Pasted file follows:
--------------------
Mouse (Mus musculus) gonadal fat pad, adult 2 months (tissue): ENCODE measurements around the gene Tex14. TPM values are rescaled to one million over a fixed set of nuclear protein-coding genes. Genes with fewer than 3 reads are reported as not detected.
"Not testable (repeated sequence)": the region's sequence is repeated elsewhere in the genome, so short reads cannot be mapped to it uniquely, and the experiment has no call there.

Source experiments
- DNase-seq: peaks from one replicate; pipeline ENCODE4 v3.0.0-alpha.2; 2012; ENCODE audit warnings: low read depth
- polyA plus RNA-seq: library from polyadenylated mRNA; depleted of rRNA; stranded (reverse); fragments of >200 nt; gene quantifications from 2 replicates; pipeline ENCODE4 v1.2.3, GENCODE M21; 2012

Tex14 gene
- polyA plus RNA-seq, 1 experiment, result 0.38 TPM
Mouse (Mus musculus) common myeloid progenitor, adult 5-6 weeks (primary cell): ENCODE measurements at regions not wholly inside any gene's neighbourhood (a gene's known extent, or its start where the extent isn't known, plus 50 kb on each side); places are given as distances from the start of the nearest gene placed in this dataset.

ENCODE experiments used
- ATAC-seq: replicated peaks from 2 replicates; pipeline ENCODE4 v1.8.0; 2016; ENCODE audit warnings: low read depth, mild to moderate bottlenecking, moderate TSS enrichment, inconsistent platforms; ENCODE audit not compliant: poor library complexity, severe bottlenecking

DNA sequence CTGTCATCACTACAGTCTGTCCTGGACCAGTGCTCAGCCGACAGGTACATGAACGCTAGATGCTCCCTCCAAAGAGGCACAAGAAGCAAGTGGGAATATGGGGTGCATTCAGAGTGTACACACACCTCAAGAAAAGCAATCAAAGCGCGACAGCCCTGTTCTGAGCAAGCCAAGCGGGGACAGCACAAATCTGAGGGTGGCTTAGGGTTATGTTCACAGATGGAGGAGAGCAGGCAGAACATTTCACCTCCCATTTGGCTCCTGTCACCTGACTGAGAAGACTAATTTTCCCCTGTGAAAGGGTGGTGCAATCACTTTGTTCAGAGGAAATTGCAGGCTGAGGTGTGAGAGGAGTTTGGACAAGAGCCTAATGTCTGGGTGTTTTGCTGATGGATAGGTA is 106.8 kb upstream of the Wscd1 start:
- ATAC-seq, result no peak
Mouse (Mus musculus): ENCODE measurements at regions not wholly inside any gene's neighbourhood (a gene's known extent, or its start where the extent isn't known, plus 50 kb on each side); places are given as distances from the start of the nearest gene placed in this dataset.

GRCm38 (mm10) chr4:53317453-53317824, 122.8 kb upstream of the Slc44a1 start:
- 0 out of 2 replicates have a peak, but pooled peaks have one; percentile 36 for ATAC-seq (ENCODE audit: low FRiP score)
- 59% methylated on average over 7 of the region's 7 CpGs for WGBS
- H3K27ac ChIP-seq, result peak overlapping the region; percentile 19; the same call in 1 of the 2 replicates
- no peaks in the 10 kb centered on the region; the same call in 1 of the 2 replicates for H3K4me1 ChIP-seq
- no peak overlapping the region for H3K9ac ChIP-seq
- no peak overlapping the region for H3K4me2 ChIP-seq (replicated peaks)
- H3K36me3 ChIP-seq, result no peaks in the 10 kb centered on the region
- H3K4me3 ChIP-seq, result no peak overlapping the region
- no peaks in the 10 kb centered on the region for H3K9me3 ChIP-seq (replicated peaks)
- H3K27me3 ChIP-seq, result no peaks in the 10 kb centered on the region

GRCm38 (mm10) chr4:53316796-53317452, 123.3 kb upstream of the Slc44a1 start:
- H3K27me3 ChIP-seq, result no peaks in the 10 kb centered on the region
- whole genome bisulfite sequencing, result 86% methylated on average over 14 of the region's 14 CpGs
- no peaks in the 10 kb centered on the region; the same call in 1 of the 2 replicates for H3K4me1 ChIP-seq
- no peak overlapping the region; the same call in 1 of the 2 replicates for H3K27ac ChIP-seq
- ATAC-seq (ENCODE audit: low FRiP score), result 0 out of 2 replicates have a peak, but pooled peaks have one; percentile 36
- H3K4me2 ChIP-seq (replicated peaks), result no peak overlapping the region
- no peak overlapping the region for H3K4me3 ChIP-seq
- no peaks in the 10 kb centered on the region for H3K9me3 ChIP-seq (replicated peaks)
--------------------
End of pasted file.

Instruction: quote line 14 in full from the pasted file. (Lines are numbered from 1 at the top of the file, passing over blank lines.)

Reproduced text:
GRCm38 (mm10) chr4:53317453-53317824, 122.8 kb upstream of the Slc44a1 start: